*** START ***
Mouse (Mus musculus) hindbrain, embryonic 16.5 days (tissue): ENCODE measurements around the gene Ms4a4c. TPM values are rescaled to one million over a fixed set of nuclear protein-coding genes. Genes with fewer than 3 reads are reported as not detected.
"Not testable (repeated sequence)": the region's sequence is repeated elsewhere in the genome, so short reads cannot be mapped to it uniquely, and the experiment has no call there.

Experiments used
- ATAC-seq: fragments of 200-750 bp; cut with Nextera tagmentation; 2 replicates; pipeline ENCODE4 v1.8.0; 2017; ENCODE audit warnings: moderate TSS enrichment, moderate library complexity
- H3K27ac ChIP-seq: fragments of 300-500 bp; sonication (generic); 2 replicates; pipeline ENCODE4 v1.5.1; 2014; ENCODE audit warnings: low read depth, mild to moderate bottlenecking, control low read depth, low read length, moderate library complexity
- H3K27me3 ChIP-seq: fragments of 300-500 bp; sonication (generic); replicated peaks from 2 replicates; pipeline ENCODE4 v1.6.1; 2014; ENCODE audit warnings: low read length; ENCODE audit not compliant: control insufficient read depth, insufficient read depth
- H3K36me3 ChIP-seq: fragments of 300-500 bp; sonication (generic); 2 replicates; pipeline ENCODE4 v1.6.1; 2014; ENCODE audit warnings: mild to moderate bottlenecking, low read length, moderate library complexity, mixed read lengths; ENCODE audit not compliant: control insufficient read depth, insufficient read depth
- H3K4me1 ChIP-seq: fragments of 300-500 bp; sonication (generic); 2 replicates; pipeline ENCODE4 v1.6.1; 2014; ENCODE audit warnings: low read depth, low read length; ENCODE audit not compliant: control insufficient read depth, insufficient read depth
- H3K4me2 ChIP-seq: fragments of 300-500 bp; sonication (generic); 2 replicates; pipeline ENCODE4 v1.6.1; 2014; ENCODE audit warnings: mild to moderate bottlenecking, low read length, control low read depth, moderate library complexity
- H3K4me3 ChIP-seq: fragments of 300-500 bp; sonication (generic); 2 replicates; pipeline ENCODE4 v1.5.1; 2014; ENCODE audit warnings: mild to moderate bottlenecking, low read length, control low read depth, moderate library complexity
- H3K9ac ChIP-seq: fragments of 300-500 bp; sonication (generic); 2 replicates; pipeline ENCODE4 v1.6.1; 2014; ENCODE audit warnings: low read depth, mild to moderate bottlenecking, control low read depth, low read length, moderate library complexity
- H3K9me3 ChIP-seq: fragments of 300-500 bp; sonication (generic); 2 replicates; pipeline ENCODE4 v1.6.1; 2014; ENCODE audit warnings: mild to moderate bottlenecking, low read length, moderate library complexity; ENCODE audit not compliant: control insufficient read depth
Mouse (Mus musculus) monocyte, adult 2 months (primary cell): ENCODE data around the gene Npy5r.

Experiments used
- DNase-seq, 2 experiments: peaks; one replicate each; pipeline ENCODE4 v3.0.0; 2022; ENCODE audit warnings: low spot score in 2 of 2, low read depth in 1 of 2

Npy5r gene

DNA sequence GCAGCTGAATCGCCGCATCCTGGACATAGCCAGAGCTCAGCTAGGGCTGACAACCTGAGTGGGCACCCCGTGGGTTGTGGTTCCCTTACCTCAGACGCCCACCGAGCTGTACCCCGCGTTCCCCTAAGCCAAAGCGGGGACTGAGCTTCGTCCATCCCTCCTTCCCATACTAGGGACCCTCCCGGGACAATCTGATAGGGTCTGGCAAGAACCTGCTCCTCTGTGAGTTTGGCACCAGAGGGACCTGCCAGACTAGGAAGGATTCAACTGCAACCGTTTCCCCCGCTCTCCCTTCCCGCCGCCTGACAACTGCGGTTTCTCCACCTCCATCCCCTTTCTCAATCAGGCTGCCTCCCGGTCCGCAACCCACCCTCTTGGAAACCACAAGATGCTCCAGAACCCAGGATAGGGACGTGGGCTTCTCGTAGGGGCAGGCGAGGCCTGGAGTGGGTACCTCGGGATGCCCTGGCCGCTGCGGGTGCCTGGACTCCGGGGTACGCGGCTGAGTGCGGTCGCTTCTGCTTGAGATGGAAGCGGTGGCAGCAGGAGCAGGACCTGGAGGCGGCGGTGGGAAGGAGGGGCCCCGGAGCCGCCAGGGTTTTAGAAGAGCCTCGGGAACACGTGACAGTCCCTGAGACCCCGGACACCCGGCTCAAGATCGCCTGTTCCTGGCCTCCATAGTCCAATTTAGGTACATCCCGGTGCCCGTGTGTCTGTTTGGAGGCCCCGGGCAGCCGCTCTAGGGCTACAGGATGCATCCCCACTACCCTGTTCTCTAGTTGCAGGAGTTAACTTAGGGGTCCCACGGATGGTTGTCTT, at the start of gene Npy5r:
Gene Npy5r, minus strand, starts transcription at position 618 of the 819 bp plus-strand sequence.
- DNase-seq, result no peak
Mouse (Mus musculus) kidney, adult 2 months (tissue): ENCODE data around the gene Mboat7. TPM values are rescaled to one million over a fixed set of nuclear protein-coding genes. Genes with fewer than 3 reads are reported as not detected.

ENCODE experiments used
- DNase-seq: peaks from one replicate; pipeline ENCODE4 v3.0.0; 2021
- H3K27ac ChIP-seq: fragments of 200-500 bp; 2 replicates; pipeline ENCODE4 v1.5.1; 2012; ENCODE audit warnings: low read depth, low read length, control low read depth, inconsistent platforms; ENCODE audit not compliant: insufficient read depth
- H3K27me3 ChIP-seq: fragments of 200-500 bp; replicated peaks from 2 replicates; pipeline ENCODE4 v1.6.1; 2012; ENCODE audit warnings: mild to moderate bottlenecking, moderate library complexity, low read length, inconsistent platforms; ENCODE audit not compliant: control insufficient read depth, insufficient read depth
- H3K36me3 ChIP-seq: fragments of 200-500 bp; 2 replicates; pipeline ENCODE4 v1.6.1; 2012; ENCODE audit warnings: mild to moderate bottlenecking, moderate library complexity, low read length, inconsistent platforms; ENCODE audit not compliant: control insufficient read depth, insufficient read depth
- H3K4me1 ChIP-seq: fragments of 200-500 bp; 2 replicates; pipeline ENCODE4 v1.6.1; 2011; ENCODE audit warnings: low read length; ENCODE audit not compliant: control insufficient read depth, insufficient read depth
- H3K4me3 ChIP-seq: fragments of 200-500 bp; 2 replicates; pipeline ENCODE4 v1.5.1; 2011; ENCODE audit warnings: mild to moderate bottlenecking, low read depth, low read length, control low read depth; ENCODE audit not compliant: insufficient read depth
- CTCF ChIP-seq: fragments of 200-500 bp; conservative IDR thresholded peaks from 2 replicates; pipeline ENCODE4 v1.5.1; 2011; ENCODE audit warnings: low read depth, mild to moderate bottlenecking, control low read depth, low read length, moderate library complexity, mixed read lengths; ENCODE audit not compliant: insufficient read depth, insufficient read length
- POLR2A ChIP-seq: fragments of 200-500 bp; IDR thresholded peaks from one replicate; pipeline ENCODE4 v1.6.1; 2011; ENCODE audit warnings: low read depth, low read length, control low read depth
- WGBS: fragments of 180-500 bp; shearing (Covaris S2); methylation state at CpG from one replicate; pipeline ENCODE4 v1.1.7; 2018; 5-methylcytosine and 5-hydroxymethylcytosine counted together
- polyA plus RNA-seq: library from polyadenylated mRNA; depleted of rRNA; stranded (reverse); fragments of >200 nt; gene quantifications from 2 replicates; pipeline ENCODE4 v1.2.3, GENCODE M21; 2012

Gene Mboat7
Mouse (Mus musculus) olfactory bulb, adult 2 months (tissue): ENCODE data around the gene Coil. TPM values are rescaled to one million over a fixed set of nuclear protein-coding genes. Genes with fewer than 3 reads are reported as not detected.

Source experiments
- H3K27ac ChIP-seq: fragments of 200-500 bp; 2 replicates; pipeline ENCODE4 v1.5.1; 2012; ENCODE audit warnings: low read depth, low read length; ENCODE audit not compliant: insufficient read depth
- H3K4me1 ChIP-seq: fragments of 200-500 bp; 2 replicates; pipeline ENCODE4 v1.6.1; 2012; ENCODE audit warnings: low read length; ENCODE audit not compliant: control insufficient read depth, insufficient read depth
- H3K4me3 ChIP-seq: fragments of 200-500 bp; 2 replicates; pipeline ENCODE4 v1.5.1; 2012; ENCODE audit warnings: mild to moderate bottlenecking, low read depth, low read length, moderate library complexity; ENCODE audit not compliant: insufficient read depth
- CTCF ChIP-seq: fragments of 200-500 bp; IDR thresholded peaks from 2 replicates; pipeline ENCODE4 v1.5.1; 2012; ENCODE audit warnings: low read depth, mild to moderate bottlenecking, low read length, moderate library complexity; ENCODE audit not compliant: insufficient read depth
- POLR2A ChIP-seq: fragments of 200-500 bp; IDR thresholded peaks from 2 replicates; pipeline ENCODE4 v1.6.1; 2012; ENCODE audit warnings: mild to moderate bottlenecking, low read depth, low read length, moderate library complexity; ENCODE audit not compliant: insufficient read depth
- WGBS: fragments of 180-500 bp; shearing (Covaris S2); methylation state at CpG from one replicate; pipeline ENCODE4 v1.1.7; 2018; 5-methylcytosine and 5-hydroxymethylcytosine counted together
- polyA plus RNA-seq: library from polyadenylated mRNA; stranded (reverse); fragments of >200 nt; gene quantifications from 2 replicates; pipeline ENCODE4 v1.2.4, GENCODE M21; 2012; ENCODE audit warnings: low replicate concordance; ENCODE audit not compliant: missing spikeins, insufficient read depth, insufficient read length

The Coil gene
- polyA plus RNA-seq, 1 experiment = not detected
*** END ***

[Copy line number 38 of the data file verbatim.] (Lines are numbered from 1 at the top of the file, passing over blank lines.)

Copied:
- CTCF ChIP-seq: fragments of 200-500 bp; IDR thresholded peaks from 2 replicates; pipeline ENCODE4 v1.5.1; 2012; ENCODE audit warnings: low read depth, mild to moderate bottlenecking, low read length, moderate library complexity; ENCODE audit not compliant: insufficient read depth